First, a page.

New Baha'i representative at the United Nations
NEW YORK, United States — Bringing wide-ranging experience in women's issues, civil society organization, and international development, Fulya Vekiloglu has joined the United Nations Office of the Baha'i International Community in New York as a representative to the United Nations.
A native of Turkey, Ms. Vekiloglu arrived in New York in June 2006. She will work alongside Bani Dugal, who is the Community's principal representative to the United Nations. Ms. Vekiloglu's focus will be on issues related to the advancement of women and social development.
"We consider ourselves very fortunate to have Ms. Vekiloglu on our team at the United Nations," said Ms. Dugal. "She brings with her a wealth of experience in some of the issues that concern the Community the most, specifically in the areas of women and children, as well as in social and international development, and civil society."
Before coming to New York, Ms. Vekiloglu worked as a project manager for the United Nations Development Programme (UNDP) in Afghanistan, where she managed an institutional capacity building program in the Ministry of Women's Affairs for three and a half years.
In that project, she provided direct support to the Ministry and trained more than 700 civil servants and representatives of non-governmental organizations (NGOs) from 10 provinces in Afghanistan on gender issues.
In 2001 and 2002, Ms. Vekiloglu worked as a consultant for the UNDP in Bosnia and Herzegovina on a project to survey civil society development in Eastern Bosnia. She also worked in Bosnia for an international project promoting conflict resolution and peace education.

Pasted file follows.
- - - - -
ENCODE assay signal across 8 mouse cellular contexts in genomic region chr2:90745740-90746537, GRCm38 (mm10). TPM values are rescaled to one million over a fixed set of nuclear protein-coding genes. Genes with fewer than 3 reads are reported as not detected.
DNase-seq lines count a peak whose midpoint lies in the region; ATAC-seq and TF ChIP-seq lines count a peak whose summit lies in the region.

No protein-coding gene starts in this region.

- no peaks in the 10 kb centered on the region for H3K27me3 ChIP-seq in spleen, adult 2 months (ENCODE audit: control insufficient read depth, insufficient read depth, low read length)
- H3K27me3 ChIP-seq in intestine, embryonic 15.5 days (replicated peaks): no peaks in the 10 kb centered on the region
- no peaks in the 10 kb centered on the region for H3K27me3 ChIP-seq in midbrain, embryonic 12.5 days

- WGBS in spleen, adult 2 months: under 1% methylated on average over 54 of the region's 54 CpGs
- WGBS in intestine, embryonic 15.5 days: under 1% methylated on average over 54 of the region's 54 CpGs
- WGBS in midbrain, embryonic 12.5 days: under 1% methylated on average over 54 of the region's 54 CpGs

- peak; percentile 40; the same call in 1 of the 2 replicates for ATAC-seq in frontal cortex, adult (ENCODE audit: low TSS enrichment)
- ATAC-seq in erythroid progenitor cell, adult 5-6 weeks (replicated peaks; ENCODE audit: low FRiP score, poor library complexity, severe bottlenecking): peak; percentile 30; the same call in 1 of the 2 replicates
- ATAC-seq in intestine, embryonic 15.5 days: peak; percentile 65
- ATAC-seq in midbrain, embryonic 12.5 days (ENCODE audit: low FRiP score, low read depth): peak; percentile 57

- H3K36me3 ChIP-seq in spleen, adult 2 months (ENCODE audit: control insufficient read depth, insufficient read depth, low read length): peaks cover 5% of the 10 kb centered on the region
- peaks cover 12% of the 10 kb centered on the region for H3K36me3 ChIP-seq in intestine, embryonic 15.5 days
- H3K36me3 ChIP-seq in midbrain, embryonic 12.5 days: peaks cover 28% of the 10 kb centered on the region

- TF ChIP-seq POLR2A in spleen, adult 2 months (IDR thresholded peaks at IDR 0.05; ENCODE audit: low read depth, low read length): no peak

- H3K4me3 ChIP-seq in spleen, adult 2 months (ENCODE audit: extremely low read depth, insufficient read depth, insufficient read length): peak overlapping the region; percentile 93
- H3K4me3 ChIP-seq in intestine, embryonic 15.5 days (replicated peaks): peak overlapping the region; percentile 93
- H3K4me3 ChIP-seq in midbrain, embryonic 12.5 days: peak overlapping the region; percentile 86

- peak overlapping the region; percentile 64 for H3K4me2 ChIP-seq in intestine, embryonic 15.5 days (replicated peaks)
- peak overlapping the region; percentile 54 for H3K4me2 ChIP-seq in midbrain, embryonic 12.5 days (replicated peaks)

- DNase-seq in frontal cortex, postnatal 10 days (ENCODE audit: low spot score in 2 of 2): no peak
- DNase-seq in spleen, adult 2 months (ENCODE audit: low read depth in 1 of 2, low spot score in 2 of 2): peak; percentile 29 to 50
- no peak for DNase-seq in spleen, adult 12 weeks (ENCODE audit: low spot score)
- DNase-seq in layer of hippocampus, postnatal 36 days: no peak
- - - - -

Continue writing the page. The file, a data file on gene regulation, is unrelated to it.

Prior that, Ms. Vekiloglu worked extensively with civil society and women's organizations in Turkey.
From 1999 to 2000, Ms. Vekiloglu served as the coordinator of a women's NGO networking project in Ankara, Turkey.
During the lead-up to and during the 1996 UN Conference on Human Settlements (Habitat II), Ms. Vekiloglu was a member of the National NGO Host Committee of Turkey. In that role, she also served as a member of the national Habitat II report committee for Turkey. She was also the founder and facilitator of the Habitat Women's Caucus (1997-1999) in Ankara for the follow-up on the Habitat Agenda.
A lifelong Baha'i, Ms. Vekiloglu also has an extensive record of service to Baha'i institutions. She served in the Baha'i community of Turkey's external affairs office from 1992 to 1995, and also directed the Habitat II Baha'i Office from 1995-1998.
Ms. Vekiloglu, 40, has a Master of Science degree in Gender and Women's Studies from the Middle East Technical University in Ankara and a Bachelor of Science in Industrial Product Design from Mimar Sinan University in Istanbul.
"Although I have had many incredible experiences working in the field, this new position at the Baha'i International Community is really exciting because it offers an opportunity to work on issues at the global level, directly at the United Nations," said Ms. Vekiloglu.
"I have lived in different communities with diverse religious and cultural backgrounds and have seen up close the lives, dimensions and experiences of women at the grassroots level," Ms. Vekiloglu added.
"Yet I have seen that they all speak with the same voice and thirst for a common equality, endeavoring as women and mothers to create better lives for their children and their communities.
"So often, people are pessimistic about the progress that is being made around the world," said Ms. Vekiloglu. "My hope is to be able to bring a positive outlook, based on these experiences, to our work at the United Nations and with other civil society organizations."